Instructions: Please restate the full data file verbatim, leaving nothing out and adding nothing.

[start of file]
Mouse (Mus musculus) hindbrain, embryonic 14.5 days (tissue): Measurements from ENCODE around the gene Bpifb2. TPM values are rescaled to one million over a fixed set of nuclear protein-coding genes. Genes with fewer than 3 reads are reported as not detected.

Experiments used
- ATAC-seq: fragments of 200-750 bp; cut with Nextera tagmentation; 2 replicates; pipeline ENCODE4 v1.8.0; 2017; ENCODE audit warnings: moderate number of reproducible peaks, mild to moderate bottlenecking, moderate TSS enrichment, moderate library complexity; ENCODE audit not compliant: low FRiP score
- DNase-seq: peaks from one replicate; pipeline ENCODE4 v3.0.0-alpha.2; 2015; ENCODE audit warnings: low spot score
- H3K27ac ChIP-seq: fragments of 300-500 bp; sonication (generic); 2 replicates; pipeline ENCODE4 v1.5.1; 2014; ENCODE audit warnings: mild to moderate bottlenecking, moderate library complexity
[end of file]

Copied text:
Mouse (Mus musculus) hindbrain, embryonic 14.5 days (tissue): Measurements from ENCODE around the gene Bpifb2. TPM values are rescaled to one million over a fixed set of nuclear protein-coding genes. Genes with fewer than 3 reads are reported as not detected.

Experiments used
- ATAC-seq: fragments of 200-750 bp; cut with Nextera tagmentation; 2 replicates; pipeline ENCODE4 v1.8.0; 2017; ENCODE audit warnings: moderate number of reproducible peaks, mild to moderate bottlenecking, moderate TSS enrichment, moderate library complexity; ENCODE audit not compliant: low FRiP score
- DNase-seq: peaks from one replicate; pipeline ENCODE4 v3.0.0-alpha.2; 2015; ENCODE audit warnings: low spot score
- H3K27ac ChIP-seq: fragments of 300-500 bp; sonication (generic); 2 replicates; pipeline ENCODE4 v1.5.1; 2014; ENCODE audit warnings: mild to moderate bottlenecking, moderate library complexity